Authorities say Crusius drove more than 10 hours to the border from his hometown near Dallas. A racist, anti-Hispanic screed was posted online before the shooting in the mostly Latino city of 700,000 people.

President Donald Trump will visit El Paso on Wednesday.

This image provided by the FBI shows Patrick Crusius. A gunman opened fire in an El Paso, Texas, shopping area packed with people during the busy back-to-school season Saturday, Aug. 3, 2019, killing over a dozen. The FBI identified the suspect as Crusius. (FBI via AP)
A man cries beside a cross at a makeshift memorial near the scene of a mass shooting at a shopping complex Tuesday, Aug. 6, 2019, in El Paso, Texas.  The border city jolted by a weekend massacre at a Walmart absorbed more grief Monday as the death toll climbed and prepared for a visit from President Donald Trump over anger from El Paso residents and local Democratic leaders who say he isn't welcome and should stay away. (AP Photo/John Locher)
A man cries beside a cross at a makeshift memorial near the scene of a mass shooting at a shopping complex Tuesday, Aug. 6, 2019, in El Paso, Texas. The border city jolted by a weekend massacre at a Walmart absorbed more grief Monday as the death toll climbed and prepared for a visit from President Donald Trump over anger from El Paso residents and local Democratic leaders who say he isn't welcome and should stay away.   (AP Photo/John Locher)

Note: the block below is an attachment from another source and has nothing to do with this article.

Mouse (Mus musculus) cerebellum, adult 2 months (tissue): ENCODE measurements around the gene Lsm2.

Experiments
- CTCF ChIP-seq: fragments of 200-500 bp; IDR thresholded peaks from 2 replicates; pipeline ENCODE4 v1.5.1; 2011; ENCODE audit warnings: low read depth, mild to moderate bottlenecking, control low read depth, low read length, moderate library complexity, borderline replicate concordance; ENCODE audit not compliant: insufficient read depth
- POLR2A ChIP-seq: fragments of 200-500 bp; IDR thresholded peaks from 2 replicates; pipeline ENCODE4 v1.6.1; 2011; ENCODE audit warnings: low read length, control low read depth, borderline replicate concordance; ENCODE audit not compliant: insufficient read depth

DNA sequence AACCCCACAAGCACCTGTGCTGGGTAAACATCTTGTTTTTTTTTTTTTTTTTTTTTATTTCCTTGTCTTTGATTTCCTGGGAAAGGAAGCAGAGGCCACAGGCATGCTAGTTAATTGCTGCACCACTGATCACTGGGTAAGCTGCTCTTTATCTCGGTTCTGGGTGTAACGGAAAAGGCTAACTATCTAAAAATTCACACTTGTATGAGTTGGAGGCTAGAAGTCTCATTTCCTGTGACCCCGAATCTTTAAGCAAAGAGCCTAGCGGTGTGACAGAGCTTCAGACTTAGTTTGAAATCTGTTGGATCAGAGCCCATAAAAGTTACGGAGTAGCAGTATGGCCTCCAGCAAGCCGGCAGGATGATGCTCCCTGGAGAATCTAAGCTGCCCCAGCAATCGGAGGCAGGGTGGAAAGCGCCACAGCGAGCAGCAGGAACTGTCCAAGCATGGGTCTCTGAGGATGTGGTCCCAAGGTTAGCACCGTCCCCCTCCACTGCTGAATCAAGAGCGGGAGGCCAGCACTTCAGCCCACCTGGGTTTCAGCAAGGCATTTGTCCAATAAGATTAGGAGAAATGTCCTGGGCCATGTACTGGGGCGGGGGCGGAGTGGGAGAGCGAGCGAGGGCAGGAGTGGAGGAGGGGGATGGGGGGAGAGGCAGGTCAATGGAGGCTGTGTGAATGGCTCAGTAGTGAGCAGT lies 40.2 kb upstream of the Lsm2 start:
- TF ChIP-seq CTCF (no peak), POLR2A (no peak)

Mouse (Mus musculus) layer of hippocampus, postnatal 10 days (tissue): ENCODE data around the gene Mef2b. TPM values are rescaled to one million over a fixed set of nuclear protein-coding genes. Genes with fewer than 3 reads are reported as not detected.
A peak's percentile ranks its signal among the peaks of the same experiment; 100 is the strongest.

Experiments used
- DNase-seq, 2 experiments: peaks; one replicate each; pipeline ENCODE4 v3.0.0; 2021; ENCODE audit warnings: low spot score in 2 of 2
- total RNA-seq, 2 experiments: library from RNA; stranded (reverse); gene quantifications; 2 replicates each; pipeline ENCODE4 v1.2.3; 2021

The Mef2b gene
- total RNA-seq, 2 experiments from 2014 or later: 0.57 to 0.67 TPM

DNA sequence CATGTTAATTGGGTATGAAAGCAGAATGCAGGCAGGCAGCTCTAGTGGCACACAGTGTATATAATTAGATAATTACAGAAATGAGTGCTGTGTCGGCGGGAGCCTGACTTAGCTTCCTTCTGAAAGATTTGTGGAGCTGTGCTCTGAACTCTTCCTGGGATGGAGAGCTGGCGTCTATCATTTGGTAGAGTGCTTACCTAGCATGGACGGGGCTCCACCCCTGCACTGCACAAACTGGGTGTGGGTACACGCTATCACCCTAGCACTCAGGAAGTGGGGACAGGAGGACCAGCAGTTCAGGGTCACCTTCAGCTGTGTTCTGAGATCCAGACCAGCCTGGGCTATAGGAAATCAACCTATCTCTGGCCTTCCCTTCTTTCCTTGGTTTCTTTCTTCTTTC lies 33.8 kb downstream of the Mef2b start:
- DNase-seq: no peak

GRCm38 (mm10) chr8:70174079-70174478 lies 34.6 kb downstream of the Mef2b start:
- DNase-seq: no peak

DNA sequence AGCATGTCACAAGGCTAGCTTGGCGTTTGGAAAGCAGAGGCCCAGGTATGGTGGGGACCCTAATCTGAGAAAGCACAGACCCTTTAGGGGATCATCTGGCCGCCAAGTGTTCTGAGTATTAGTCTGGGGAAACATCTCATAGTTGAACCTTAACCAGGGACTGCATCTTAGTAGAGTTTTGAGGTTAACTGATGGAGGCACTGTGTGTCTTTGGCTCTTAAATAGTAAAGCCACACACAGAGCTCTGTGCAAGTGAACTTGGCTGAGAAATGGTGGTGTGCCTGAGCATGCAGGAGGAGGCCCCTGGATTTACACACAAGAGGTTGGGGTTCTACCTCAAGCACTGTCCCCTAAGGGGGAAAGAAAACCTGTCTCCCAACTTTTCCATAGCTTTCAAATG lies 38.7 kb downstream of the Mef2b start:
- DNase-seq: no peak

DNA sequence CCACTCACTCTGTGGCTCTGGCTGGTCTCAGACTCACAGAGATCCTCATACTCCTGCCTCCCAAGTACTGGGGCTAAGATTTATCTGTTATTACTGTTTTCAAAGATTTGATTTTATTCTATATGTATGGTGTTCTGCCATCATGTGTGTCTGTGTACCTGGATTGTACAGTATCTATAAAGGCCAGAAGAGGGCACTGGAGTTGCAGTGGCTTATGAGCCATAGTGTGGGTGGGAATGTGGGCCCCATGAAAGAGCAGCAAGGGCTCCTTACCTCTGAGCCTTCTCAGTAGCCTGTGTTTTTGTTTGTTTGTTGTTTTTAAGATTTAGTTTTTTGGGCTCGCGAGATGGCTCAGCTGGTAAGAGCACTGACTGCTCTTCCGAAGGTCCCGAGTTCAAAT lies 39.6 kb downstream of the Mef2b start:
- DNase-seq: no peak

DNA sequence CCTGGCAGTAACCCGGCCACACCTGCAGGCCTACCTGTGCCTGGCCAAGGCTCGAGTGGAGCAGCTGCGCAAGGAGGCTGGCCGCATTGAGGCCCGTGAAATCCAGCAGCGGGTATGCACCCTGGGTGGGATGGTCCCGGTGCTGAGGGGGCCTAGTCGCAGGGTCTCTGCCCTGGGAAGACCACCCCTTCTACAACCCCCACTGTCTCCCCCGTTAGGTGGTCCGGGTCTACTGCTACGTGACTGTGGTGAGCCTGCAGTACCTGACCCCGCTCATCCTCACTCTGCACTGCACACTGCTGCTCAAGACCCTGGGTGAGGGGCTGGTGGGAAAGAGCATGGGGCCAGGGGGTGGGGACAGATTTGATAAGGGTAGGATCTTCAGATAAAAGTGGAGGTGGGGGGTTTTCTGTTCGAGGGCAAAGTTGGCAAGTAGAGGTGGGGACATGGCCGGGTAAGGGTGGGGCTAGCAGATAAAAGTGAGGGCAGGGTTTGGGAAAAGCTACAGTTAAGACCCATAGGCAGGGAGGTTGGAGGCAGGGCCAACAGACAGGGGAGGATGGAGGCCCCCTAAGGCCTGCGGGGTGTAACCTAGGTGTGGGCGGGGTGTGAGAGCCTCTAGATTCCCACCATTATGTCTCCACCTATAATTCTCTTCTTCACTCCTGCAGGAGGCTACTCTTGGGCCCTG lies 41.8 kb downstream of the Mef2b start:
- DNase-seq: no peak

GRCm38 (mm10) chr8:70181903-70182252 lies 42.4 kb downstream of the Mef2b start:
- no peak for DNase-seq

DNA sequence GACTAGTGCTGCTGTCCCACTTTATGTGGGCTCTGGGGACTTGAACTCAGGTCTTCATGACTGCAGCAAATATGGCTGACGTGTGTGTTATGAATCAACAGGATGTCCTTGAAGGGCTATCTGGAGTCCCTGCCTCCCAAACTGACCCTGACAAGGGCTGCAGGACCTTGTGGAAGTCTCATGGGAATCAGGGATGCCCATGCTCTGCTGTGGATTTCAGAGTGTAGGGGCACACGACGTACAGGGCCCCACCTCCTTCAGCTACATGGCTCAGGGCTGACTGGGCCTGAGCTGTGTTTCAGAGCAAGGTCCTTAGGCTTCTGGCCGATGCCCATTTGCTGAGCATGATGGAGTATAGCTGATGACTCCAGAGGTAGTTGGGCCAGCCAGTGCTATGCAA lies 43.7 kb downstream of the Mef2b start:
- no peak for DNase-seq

A mother clings to her daughters as they visit a memorial for the victims of Saturday's mass shooting, outside the Walmart Monday, Aug. 5, 2019, in El Paso, Texas. (Mark Lambie/The El Paso Times via AP)
Flags fly over crosses at a makeshift memorial near the scene of a mass shooting at a shopping complex Tuesday, Aug. 6, 2019, in El Paso, Texas. The border city jolted by a weekend massacre at a Walmart absorbed more grief Monday as the death toll climbed and prepared for a visit from President Donald Trump over anger from El Paso residents and local Democratic leaders who say he isn't welcome and should stay away.  (AP Photo/John Locher)
Catalina Saenz wipes tears from her face as she visits a makeshift memorial near the scene of a mass shooting at a shopping complex Tuesday, Aug. 6, 2019, in El Paso, Texas. A list of the  people who died in the weekend shooting rampage at the Walmart,  shows that most of the victims had Latino surnames and included one German national. (AP Photo/John Locher)